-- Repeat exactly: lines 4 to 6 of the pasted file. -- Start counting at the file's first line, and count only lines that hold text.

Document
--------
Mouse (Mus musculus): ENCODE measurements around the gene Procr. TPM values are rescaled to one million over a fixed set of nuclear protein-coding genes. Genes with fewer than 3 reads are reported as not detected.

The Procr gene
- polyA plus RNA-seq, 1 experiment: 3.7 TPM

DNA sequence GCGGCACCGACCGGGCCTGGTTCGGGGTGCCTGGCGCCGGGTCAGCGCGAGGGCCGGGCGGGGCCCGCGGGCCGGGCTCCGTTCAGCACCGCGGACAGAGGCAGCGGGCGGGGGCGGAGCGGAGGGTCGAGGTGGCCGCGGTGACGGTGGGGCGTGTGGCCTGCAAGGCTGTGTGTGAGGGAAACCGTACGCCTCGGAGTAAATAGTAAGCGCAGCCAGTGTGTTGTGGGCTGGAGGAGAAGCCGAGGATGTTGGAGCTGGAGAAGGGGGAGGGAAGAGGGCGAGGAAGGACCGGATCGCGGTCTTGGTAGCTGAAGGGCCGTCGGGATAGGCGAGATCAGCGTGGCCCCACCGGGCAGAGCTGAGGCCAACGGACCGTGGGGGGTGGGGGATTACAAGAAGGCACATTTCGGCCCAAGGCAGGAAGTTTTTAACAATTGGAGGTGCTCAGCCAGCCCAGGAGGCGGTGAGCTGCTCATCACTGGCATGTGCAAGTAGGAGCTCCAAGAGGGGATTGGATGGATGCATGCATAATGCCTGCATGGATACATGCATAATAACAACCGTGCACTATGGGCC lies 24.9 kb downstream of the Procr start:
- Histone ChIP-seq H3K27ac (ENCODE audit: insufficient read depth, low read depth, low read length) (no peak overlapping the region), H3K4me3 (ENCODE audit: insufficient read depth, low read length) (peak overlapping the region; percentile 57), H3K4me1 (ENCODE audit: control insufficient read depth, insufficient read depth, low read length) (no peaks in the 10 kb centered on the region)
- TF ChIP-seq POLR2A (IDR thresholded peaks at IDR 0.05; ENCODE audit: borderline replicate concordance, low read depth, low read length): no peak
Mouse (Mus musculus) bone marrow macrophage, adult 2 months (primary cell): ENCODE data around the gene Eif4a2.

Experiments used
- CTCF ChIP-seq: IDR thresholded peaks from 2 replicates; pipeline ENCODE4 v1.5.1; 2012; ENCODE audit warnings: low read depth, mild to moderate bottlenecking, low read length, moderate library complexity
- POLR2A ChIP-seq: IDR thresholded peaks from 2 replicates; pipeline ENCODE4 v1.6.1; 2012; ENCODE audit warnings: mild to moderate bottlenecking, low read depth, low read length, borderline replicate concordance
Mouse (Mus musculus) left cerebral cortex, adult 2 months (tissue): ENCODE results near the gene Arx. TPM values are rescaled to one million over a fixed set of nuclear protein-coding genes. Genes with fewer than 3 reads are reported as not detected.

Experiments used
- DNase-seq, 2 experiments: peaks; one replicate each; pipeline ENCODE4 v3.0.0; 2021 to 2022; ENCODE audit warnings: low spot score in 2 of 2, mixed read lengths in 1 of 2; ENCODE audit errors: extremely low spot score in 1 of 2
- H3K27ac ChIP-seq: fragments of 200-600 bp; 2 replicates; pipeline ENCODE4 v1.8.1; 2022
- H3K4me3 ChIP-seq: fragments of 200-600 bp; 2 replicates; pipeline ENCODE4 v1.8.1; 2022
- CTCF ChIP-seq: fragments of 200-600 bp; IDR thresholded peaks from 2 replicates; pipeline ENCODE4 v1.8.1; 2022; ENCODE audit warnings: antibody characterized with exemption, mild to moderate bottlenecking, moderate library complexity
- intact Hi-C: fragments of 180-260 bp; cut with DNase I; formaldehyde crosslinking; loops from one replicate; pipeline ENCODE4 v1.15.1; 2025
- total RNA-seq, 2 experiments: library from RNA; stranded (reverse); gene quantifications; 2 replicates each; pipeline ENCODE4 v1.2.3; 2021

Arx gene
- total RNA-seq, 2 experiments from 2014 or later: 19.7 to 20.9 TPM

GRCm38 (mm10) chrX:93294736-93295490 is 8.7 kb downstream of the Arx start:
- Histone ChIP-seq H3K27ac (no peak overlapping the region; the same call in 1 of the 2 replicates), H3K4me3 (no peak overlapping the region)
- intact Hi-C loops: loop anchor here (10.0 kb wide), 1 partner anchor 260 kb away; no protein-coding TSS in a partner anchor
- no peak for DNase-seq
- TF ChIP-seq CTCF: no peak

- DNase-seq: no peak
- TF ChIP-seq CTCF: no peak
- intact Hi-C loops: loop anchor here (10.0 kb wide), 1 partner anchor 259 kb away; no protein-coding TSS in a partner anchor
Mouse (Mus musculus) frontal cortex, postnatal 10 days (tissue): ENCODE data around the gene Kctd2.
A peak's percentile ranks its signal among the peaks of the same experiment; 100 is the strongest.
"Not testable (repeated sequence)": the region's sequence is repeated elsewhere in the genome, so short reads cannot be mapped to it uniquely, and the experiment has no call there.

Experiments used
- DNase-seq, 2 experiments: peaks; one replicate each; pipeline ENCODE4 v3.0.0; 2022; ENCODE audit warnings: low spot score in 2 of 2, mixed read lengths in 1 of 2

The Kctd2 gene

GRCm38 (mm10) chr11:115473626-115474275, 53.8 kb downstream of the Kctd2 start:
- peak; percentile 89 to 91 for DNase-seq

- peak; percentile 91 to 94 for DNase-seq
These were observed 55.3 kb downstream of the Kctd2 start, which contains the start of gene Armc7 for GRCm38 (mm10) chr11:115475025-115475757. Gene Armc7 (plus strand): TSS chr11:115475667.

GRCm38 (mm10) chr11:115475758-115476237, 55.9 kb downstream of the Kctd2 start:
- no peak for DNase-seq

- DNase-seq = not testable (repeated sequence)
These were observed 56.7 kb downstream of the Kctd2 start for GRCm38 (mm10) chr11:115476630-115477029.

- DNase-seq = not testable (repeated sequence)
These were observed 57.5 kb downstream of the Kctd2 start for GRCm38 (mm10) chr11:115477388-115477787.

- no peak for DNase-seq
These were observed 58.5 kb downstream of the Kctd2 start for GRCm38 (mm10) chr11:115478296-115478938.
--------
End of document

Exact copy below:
DNA sequence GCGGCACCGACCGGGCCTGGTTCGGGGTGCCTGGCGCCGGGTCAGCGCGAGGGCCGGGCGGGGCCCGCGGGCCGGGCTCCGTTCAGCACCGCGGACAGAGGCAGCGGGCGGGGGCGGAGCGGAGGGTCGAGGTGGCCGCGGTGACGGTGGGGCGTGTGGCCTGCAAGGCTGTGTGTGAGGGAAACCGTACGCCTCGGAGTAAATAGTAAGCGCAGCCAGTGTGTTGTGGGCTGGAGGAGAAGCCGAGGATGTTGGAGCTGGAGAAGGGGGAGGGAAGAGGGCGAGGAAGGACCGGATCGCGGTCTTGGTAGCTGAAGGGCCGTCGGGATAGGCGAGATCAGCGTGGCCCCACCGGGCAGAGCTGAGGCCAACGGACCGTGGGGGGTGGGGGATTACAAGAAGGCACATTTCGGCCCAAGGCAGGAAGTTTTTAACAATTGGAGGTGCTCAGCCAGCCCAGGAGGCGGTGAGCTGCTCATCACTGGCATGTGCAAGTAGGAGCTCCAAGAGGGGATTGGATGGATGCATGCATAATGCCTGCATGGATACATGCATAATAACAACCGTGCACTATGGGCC lies 24.9 kb downstream of the Procr start:
- Histone ChIP-seq H3K27ac (ENCODE audit: insufficient read depth, low read depth, low read length) (no peak overlapping the region), H3K4me3 (ENCODE audit: insufficient read depth, low read length) (peak overlapping the region; percentile 57), H3K4me1 (ENCODE audit: control insufficient read depth, insufficient read depth, low read length) (no peaks in the 10 kb centered on the region)
- TF ChIP-seq POLR2A (IDR thresholded peaks at IDR 0.05; ENCODE audit: borderline replicate concordance, low read depth, low read length): no peak